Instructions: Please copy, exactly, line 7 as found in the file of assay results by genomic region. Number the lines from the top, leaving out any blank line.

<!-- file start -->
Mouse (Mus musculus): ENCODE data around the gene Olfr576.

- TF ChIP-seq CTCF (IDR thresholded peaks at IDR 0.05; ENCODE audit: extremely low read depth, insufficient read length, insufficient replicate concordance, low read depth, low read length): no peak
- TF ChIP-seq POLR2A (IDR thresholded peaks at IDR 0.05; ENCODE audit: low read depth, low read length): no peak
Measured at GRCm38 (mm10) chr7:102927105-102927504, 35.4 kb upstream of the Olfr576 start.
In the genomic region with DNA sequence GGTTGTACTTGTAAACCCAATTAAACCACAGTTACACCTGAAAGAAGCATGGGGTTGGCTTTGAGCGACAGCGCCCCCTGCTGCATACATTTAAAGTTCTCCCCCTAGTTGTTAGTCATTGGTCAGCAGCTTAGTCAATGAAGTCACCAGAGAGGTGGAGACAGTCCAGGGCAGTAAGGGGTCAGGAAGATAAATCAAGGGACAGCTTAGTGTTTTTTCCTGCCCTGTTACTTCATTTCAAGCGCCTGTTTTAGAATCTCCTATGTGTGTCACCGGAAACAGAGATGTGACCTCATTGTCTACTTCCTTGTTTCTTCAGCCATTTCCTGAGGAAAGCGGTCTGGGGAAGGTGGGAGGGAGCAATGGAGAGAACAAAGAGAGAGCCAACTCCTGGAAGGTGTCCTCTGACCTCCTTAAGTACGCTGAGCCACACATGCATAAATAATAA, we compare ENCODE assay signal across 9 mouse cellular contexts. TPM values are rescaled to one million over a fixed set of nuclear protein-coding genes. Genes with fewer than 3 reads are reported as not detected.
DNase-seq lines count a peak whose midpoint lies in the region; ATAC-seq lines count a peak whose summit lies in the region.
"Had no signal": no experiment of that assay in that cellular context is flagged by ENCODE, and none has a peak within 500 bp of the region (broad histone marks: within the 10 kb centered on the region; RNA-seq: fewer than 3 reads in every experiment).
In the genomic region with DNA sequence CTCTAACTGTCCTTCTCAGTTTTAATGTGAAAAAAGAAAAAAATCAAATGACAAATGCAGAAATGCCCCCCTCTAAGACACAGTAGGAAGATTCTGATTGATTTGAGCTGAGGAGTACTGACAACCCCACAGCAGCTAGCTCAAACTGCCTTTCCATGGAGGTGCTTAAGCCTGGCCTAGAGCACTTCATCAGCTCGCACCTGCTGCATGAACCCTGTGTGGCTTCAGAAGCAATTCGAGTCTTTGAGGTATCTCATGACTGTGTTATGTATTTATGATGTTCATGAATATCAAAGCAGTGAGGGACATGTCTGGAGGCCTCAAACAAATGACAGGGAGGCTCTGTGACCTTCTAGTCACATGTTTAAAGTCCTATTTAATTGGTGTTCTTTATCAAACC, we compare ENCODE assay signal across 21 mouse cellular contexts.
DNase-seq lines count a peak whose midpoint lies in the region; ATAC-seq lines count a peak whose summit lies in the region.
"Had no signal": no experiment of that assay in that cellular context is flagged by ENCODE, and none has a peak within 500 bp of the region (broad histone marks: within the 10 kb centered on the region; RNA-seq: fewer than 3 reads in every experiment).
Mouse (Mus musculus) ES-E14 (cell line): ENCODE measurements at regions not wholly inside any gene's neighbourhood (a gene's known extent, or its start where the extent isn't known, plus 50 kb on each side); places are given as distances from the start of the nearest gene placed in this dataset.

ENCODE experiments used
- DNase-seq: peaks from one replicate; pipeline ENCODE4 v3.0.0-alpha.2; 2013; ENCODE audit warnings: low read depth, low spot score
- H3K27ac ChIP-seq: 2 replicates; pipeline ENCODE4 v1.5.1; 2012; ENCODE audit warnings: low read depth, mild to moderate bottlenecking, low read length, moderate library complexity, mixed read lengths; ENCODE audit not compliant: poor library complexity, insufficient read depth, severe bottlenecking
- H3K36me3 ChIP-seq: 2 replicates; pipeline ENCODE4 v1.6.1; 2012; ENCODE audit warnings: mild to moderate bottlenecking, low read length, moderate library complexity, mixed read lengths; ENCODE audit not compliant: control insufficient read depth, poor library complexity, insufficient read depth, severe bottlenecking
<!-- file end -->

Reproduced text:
"Had no signal": no experiment of that assay in that cellular context is flagged by ENCODE, and none has a peak within 500 bp of the region (broad histone marks: within the 10 kb centered on the region; RNA-seq: fewer than 3 reads in every experiment).